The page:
BUFFALO – Two men who had spent their entire lives in hockey never met until a chance encounter almost 19 years ago outside Memorial Auditorium.
It was 1995-96, Ted Nolan’s first year as Sabres coach. Hall of Famer Bryan Trottier, an assistant coach with the Pittsburgh Penguins, was walking outside the Aud in a snowstorm when Nolan spotted him.
Nolan pulled over and offered a lift.
“We had a five-minute chat,” Trottier, one of Nolan’s new assistant coaches, recalled last week inside the First Niagara Center. “That’s the first time I ever met Ted.”
Over the years, Nolan and Trottier, a seven-time Stanley Cup winner, talked whenever they ran into each other.
“Once you say that first ‘hello,’ next time you feel a little bit more comfortable,” said Nolan, whose Sabres host the Florida Panthers tonight.
The two found they had a lot of similarities. Both have aboriginal roots and come from large families.
Eventually, Nolan and Trottier worked together a bit during Nolan’s two-year stint with the New York Islanders, where Trottier, an Isles legend, was director of player of development.
“We always had lots to talk about,” Trottier said.
Still, they never phoned each other to chat.
“It’s just one of those things where more in the last five, six years we’d see each other more often, for whatever reason,” Trottier said.
But Nolan called Trottier this spring looking for help contacting an assistant coach candidate.
Over several conversations, Nolan noticed Trottier, who hadn’t coached since the New York Rangers fired him just months into his first head job in 2002-03, had an itch to get back in the NHL.
“It was kind of fun, because when he brought it up, he said, ‘I got a question for you, do you want to get back in it?’” Trottier said. “I said, ‘Oh, player development, I’d love to help you in player development, work with your young kids or whatever.’”
Nolan told Trottier he wanted him to be a regular assistant coach. Trottier, while honored, had reservations. Nolan told Trottier, who was living in Pittsburgh, to think it over.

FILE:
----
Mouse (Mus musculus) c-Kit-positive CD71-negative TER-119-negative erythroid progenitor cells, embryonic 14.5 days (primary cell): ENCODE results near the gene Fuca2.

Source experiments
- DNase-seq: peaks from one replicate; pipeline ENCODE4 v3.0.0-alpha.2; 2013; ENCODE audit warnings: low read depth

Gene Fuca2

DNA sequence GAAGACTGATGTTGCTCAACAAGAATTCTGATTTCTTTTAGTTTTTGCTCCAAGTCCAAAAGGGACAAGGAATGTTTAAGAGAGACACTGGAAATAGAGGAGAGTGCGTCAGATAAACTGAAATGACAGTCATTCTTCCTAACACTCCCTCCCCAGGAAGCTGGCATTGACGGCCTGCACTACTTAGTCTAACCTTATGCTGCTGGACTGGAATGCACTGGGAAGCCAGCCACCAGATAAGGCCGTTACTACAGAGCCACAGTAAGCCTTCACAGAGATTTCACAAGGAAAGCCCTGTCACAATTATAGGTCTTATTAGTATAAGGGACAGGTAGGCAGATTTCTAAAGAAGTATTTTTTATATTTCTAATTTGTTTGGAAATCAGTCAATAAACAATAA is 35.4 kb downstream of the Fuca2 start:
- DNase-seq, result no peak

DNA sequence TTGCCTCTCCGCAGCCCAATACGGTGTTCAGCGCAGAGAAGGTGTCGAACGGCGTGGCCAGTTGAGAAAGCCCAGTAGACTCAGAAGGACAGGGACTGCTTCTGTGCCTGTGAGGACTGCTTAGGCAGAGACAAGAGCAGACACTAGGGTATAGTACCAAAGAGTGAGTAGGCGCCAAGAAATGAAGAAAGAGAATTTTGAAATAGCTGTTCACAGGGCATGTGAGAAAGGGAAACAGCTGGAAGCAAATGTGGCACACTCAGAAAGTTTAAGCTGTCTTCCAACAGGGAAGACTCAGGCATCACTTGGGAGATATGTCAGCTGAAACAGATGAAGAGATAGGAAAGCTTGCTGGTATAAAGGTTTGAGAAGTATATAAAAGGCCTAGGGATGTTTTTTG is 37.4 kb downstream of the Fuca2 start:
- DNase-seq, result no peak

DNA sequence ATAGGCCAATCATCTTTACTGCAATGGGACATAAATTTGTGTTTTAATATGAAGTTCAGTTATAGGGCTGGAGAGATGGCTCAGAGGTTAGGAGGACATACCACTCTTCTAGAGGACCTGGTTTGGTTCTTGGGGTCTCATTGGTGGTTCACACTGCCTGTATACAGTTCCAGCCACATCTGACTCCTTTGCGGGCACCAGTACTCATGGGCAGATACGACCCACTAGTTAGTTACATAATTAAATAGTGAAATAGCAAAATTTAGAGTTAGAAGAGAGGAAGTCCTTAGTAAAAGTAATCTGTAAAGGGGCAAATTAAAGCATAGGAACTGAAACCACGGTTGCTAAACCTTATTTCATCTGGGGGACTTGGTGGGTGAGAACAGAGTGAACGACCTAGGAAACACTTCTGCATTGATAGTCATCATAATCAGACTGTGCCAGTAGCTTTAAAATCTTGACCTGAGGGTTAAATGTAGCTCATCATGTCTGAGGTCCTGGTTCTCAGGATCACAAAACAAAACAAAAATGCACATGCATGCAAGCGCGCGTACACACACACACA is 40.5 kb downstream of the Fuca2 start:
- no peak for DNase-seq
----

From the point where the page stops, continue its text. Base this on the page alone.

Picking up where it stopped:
“I wanted to make sure I could do the job, I was prepared work the hours and bring something to the table,” Trottier said.
Trottier accepted the job a few days later.
“I was kind of hungry to get back in, but not at the coaching level,” Trottier said. “I really wanted to get back into the player development level and work with the young kids, and recognizing that Buffalo has a lot of young kids was another little key in the excitement that hopefully it’ll all work out. I’m enthused about the whole thing. ‘Re-energized’ is probably the better word.”
Trottier said getting back into coaching is “like riding a bike.”
“I mean, (Nolan) kind of sold me really well,” he said. “His confidence was kind of the convincing thing.”
Of course, there have been adjustments. Trottier spent the first week of training camp “recognizing the lingo all over again.”
“That was a huge adjustment, because there’s so many new catchphrases in the game now that I haven’t been around for a while,” he said.
Other than that, the transition has gone smoothly. Trottier, who scored 524 goals and 1,425 points over his illustrious career, is in charge of the power play.
Trottier has quickly earned the players’ respect.
“He always seems to have a positive attitude,” Sabres winger Matt Moulson said. “He brings that to the rink every day. He always has a little bit of advice for us. When he talks to you, you always listen. He’s been through it all.”
Sabres defenseman Tyler Myers added: “Whenever you have that many Stanley Cups, it’s hard not to focus a little bit more and your attention is a little stronger when he speaks.”
Nolan believes Trottier possesses a quiet “don’t-mess-that-guy” aura.
“You can understand why he won the Stanley Cup seven times,” he said. “He’s a quiet, very intelligent, intense individual that players love to be around and listen to and gain a little bit of knowledge of. Brian gives a little tip here and there. …
“Here’s a guy with vast experience, and he’s talking from a winning background, not talking about I’ve been in the game for X amount of years. He’s been in the league for a long time and he’s won.”